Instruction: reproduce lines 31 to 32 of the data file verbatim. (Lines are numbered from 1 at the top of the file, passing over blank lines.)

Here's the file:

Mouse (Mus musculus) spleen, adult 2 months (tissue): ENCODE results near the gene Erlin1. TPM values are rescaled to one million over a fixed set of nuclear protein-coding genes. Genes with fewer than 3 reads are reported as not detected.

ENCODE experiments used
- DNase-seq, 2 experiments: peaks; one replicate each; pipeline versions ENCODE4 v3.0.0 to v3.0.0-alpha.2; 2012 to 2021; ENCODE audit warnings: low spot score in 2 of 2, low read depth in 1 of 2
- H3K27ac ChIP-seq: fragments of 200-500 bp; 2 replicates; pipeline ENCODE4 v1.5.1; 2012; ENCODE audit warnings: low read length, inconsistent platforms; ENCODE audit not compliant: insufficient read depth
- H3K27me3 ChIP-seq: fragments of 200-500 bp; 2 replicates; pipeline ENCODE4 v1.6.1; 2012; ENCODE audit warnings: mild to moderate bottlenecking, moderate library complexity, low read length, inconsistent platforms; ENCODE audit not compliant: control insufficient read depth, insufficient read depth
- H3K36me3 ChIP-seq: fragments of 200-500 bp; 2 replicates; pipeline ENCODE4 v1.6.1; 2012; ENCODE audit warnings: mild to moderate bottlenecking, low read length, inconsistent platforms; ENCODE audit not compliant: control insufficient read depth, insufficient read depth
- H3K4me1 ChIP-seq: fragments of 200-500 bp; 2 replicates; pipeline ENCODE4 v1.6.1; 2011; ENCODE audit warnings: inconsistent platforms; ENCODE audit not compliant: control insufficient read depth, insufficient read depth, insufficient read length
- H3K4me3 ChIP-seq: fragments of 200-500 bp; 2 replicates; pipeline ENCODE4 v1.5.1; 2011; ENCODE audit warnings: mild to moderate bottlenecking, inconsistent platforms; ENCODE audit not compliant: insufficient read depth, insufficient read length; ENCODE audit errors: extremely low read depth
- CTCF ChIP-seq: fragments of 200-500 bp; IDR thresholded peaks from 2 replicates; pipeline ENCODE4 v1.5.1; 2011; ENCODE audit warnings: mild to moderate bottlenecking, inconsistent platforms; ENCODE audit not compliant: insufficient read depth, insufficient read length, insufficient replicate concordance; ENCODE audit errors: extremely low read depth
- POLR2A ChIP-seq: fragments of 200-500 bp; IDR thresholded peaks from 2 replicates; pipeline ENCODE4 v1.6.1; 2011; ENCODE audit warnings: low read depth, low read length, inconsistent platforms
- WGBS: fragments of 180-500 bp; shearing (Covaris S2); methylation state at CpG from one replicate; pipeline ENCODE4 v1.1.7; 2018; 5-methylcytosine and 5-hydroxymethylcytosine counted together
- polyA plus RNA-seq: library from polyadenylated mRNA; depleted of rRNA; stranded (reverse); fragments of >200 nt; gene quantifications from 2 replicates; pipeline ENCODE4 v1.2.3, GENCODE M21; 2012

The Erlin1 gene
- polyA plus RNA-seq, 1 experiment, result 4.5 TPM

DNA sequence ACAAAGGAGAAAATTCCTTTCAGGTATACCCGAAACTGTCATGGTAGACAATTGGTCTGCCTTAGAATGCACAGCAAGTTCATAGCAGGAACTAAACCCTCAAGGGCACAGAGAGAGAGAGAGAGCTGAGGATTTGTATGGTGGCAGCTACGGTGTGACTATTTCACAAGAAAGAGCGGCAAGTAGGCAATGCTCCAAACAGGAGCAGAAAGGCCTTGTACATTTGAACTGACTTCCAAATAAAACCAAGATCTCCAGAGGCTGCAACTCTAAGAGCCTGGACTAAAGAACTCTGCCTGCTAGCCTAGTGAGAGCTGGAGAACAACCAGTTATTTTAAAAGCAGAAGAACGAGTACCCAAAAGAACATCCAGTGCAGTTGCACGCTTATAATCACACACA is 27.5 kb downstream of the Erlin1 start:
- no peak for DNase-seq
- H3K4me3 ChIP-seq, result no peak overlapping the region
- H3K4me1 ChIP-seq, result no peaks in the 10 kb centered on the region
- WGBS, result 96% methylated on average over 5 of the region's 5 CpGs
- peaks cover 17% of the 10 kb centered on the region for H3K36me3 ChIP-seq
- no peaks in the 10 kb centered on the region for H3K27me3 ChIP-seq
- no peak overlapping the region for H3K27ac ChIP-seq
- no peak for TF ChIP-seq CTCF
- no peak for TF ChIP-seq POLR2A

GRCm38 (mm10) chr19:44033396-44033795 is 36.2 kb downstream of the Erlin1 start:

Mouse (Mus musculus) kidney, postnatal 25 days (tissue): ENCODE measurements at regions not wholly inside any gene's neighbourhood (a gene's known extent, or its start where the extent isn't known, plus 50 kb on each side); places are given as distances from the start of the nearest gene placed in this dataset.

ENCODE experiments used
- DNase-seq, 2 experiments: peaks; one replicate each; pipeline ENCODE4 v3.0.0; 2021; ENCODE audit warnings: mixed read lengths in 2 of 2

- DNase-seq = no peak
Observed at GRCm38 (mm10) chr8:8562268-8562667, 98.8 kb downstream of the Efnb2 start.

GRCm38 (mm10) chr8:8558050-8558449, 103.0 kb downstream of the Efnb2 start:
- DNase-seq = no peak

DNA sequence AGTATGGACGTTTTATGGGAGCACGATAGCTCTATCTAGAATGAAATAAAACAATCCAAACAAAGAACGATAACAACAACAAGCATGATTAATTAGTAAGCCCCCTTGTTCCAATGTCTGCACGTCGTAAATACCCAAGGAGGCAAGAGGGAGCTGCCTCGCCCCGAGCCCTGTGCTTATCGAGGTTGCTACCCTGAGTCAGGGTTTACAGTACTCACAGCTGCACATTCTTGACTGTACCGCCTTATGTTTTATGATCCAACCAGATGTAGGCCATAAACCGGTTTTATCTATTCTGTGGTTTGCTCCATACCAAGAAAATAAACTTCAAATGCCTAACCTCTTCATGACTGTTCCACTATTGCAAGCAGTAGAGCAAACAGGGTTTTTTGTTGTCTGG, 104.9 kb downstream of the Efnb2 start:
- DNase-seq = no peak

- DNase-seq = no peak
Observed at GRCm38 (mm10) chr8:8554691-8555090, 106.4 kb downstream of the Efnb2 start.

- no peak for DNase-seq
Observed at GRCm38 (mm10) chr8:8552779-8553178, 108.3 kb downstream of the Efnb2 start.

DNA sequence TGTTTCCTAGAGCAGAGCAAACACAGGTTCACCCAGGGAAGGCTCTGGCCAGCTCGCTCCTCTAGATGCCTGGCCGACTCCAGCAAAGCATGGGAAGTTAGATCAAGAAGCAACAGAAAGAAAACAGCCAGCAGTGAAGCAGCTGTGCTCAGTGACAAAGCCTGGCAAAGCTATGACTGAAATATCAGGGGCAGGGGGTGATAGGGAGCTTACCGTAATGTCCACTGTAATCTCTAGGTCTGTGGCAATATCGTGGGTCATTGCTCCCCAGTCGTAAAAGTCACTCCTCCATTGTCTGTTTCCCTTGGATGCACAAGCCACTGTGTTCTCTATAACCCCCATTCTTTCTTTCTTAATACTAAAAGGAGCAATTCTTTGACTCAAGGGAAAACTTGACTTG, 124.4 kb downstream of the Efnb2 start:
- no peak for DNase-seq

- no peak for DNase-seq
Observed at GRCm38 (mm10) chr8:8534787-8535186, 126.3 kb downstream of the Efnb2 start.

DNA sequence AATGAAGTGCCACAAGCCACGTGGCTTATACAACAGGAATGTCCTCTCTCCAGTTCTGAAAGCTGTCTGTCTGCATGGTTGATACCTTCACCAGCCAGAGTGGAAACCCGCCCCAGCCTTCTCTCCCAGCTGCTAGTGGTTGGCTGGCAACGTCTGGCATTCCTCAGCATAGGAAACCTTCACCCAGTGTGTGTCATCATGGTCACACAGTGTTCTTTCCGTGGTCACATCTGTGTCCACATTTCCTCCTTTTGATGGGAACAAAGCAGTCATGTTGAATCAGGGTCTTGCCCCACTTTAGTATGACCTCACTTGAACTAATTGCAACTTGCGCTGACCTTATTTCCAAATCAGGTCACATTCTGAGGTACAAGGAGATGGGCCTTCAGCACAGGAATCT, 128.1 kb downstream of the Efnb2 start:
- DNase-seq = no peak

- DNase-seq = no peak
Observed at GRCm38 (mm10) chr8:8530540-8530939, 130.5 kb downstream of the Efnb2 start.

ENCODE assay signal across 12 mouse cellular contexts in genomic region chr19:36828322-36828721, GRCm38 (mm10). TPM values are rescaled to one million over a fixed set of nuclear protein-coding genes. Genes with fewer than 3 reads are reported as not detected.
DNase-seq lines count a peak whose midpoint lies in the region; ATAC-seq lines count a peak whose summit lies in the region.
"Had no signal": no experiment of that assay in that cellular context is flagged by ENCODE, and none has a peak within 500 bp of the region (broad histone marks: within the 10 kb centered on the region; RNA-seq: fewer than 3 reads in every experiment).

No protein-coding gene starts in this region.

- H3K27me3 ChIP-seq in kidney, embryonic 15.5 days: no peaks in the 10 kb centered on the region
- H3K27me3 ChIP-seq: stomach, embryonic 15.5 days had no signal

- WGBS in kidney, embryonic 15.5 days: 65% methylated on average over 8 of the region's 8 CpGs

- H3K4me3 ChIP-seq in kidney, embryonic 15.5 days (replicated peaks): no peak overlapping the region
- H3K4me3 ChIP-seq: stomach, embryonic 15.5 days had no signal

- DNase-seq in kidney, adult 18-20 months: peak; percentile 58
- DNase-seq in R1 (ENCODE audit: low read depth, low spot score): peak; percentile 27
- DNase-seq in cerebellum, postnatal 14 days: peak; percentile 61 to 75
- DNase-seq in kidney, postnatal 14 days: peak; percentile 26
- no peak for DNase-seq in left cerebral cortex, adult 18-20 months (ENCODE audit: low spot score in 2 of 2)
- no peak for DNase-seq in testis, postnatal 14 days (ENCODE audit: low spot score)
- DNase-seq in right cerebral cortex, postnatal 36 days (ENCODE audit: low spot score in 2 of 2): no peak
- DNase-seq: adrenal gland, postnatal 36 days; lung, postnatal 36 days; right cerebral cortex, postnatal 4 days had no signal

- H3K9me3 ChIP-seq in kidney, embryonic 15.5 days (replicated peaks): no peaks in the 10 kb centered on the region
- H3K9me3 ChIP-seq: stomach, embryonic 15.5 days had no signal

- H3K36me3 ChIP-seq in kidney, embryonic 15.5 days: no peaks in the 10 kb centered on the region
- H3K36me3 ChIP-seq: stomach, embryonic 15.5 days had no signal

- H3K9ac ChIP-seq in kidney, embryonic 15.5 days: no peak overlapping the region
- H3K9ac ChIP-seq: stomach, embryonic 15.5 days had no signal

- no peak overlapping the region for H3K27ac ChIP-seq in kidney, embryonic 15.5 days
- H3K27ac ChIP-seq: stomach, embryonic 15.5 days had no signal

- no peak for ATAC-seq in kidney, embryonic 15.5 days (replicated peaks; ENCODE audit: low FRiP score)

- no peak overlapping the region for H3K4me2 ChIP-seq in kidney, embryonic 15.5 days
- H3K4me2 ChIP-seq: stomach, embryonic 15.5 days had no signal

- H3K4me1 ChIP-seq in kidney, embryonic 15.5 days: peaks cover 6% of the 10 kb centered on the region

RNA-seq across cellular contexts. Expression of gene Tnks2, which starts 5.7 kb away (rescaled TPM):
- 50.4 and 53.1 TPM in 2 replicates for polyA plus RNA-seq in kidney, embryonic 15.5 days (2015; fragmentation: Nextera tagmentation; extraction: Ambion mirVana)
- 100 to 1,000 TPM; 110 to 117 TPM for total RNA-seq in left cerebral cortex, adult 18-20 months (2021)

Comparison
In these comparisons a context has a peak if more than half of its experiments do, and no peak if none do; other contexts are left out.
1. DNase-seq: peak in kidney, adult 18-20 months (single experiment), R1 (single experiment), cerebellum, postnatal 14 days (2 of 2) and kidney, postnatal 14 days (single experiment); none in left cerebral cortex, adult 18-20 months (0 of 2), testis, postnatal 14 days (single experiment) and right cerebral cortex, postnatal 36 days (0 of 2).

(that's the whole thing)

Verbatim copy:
GRCm38 (mm10) chr8:8558050-8558449, 103.0 kb downstream of the Efnb2 start:
- DNase-seq = no peak